"This budget is part of the Republican plan to cut Social Security benefits while handing out lavish tax breaks for multimillionaires," said Senate Democratic Leader Harry Reid (search) of Nevada. "Its cuts in veterans programs, health care and education reflect the wrong priorities and its huge deficits are fiscally irresponsible."

House Democratic Leader Nancy Pelosi (search) called the Bush budget proposal "fiscally irresponsible, morally irresponsible and a failure of leadership."

"The president's budget is a hoax on the American people. The two issues that dominated the President's State of the Union Address — Iraq and Social Security — are nowhere to be found in this budget," Pelosi said in a statement.

"Further, the budget should be a statement of our national values, but this budget is an assault on our values," she added, referring to cuts for first-responders, community policing initiatives and education and health care cuts.

The Education Department is taking a $4.3 billion hit in programs such as federal grant programs for local schools in areas like vocational education, anti-drug efforts and the $225 million literacy program called Even Start (search).

But the budget includes a new $1.5 billion high school performance program, expanded Pell Grants (search) for low-income college students, job-training efforts and more support for community health clinics.

Voters, however "don't want to see cuts in the health care, they don't want to see cuts in education, that's not what they voted for," said Democratic pollster Anna Greenberg.

The deficit is projected to reach a record $427 billion this year; Democrats predict the Bush budget will produce a $6.1 trillion deficit over the next decade.

But the White House still remains committed to its goal; the president projects that the deficit will fall to $390 billion in 2006 and gradually decline to $233 billion in 2009 and $207 billion in 2010.

In fact, critics say Bush's plan only achieves its deficit-reduction goals by leaving out big-ticket items such as the cost of keeping troops in Iraq and Afghanistan and paying for his No. 1 domestic priority — overhauling Social Security (search) by permitting younger workers to set up private accounts.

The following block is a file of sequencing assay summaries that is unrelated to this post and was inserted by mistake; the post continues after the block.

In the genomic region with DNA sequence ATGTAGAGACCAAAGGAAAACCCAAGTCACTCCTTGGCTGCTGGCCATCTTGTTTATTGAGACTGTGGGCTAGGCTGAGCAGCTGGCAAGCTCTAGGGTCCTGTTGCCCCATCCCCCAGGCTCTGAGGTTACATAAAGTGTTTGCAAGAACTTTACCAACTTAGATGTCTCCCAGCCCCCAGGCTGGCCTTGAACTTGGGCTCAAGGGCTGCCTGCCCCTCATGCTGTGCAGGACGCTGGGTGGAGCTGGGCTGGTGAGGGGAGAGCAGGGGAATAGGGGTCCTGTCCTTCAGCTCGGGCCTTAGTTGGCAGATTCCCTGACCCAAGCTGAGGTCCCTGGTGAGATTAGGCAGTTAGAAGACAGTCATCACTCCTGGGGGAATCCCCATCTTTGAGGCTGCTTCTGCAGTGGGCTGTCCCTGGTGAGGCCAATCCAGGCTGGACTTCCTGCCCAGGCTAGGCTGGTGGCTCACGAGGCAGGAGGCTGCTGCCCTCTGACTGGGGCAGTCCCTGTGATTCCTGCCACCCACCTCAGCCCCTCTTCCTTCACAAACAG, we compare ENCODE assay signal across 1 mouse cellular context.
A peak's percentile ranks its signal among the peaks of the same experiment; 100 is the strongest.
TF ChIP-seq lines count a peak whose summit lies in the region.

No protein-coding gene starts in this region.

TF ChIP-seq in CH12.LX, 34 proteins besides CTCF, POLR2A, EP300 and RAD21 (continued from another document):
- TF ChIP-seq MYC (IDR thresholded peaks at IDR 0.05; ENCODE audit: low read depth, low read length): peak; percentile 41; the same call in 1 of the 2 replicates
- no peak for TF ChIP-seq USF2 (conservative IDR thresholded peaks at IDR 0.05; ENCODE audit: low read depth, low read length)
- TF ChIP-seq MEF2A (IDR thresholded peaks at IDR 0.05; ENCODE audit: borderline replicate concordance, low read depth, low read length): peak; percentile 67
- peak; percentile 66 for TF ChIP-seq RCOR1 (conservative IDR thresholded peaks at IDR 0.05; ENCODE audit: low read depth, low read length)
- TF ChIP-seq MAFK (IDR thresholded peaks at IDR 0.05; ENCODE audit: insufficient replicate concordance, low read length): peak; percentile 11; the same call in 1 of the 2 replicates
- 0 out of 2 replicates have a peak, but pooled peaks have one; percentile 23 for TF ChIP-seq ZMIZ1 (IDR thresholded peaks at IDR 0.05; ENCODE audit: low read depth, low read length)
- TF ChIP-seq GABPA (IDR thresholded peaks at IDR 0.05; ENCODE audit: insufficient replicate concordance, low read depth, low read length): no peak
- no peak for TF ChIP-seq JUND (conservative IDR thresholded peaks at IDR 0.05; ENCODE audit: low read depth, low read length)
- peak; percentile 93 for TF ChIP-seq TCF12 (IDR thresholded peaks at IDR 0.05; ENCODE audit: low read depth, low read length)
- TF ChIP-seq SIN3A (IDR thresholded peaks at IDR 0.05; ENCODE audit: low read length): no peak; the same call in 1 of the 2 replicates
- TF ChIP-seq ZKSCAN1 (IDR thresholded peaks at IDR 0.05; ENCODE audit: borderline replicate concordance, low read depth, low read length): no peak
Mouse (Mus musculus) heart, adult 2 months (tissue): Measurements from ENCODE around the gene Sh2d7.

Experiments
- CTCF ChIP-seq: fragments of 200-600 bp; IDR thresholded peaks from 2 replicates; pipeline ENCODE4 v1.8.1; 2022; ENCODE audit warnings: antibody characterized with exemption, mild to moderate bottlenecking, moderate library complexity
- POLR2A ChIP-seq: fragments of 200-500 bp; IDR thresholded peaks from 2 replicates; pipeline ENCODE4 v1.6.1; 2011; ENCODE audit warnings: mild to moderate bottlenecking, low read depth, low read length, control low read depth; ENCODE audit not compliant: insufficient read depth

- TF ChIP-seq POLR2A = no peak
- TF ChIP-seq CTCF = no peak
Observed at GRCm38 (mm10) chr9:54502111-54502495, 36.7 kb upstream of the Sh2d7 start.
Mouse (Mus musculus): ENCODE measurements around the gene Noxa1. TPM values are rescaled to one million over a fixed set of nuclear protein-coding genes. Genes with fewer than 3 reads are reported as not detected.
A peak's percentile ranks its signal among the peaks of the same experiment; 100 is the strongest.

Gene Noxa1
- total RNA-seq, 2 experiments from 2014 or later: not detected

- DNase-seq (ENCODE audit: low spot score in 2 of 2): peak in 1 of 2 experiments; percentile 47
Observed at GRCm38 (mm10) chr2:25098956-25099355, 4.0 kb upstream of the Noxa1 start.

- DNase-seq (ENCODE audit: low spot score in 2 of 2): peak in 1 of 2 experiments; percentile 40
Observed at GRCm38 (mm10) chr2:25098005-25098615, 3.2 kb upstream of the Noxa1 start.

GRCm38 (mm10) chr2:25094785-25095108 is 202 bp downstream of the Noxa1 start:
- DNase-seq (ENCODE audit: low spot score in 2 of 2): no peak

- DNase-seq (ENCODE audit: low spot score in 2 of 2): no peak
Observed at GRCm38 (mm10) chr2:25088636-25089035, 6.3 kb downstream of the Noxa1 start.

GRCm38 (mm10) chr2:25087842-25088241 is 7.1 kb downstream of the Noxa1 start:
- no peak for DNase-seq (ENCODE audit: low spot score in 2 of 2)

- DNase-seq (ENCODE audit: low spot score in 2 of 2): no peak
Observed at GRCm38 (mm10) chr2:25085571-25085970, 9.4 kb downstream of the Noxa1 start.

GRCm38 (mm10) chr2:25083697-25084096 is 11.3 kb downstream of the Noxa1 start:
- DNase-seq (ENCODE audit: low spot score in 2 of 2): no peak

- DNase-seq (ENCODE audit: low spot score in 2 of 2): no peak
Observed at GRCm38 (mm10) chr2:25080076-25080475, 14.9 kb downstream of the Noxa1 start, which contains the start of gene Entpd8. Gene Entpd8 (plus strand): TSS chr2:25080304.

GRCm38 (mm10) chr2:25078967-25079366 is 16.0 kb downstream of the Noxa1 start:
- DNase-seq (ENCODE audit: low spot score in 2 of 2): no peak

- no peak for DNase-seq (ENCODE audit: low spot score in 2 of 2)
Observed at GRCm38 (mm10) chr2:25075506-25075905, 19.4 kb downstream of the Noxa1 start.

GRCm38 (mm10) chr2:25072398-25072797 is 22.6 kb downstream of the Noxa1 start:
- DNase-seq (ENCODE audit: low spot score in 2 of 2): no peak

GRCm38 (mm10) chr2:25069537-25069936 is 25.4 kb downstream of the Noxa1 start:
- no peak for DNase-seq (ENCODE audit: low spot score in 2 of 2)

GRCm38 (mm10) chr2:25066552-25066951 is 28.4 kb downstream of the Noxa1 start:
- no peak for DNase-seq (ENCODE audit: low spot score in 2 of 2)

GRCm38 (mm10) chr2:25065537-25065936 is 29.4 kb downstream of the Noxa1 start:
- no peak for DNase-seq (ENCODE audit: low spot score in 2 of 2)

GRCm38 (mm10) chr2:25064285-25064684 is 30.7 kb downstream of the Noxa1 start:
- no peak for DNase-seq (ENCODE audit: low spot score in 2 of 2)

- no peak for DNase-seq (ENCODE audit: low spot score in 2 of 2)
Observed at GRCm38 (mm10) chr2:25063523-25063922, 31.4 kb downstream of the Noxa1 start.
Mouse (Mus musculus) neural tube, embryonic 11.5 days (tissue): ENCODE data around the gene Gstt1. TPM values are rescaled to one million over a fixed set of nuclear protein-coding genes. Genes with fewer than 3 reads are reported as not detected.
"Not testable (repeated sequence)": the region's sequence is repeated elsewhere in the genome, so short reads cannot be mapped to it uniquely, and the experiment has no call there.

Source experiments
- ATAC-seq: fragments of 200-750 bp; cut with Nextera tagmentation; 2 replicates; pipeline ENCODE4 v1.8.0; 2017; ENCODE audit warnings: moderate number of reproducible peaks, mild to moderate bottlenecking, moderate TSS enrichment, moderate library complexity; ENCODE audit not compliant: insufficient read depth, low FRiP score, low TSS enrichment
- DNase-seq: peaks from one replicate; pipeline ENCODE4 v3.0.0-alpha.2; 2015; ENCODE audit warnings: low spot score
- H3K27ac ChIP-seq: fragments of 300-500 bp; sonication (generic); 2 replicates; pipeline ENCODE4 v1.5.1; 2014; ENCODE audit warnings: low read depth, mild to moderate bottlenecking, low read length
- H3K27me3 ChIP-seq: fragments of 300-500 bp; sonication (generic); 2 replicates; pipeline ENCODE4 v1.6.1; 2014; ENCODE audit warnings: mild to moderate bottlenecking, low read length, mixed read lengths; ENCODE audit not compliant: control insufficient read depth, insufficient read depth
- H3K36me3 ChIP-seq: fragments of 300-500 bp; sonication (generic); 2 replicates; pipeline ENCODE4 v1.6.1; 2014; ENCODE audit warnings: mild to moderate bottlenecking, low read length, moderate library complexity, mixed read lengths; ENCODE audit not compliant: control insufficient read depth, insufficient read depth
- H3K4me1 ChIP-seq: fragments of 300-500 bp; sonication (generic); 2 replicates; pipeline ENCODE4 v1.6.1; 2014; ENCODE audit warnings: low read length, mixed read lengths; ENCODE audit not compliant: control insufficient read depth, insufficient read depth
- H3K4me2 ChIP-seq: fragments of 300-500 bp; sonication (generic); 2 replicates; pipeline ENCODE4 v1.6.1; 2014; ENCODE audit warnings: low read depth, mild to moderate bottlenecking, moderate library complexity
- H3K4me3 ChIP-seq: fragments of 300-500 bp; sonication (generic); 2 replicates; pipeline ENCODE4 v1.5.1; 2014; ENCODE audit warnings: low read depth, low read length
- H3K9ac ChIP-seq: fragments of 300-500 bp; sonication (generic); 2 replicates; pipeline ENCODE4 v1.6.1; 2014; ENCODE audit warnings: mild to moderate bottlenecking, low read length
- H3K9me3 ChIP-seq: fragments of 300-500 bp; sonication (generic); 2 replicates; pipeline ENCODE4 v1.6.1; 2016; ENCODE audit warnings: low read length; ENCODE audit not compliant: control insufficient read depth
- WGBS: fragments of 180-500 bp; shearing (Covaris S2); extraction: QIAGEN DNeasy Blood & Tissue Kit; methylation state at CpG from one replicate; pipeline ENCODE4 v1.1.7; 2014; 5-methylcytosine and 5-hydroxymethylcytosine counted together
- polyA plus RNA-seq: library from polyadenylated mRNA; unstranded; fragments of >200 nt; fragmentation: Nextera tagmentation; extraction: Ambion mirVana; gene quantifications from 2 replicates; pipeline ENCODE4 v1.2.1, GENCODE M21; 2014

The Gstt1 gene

"Today's administration budget brings more bad news for the U.S. economy and American taxpayers," South Carolina Rep. John Spratt (search), the ranking Democrat on the House Budget Committee, said in a statement.

"For the third year in a row, the administration's budget calls for a new record deficit, $427 billion. The administration has failed to offer a credible plan to cut the deficit in half, as the president promised ... this budget continues the wrong choices and misplaced priorities that have created record deficits and rising debt over the last four years."

Agriculture, Education and Health Care

Also omitted was the cost of making Bush's first-term tax cuts permanent or fixing the problem of the alternative minimum tax (search), which was designed to tap the wealthy but is ensnaring more and more middle-income taxpayers.

One of the most politically sensitive targets on Bush's hit list is the government support program for farmers, which he wants to trim by $587 million in 2006 and by $5.7 billion over the next decade. Price supports would be reduced for a wide range of crops, from cotton and rice to corn, soybeans and wheat.

Overall, the administration projected saving $8.2 billion in agriculture programs over the next decade including trimming food stamp payments to the poor by $1.1 billion.

Other programs set for cuts include the Army Corps of Engineers (search), whose dam and other waterway projects are extremely popular in Congress; the Energy Department; several health programs under the Health and Human Services Department and federal subsidies for the Amtrak passenger railroad.

In all, the president proposed savings of $137 billion over 10 years in mandatory programs with much of that occurring in reductions in Medicaid, the big federal-state program that provides health care for the poor, and in payments the Veterans Administration makes for health care.

The administration proposed no savings for Medicare, the giant health-care program for the elderly.

The White House is, however, proposing over $300 million to build more community health centers, especially in rural areas. The president also is expected to earmark $3.2 billion to fight the global AIDS epidemic.

Last year, the president proposed eliminating 65 programs and sharply cutting spending in 63 others. However, only four programs were abolished, while spending was cut in 20 others, according to the House Appropriations Committee.

FOX News' Megyn Kendall and Liza Porteus and The Associated Press contributed to this report.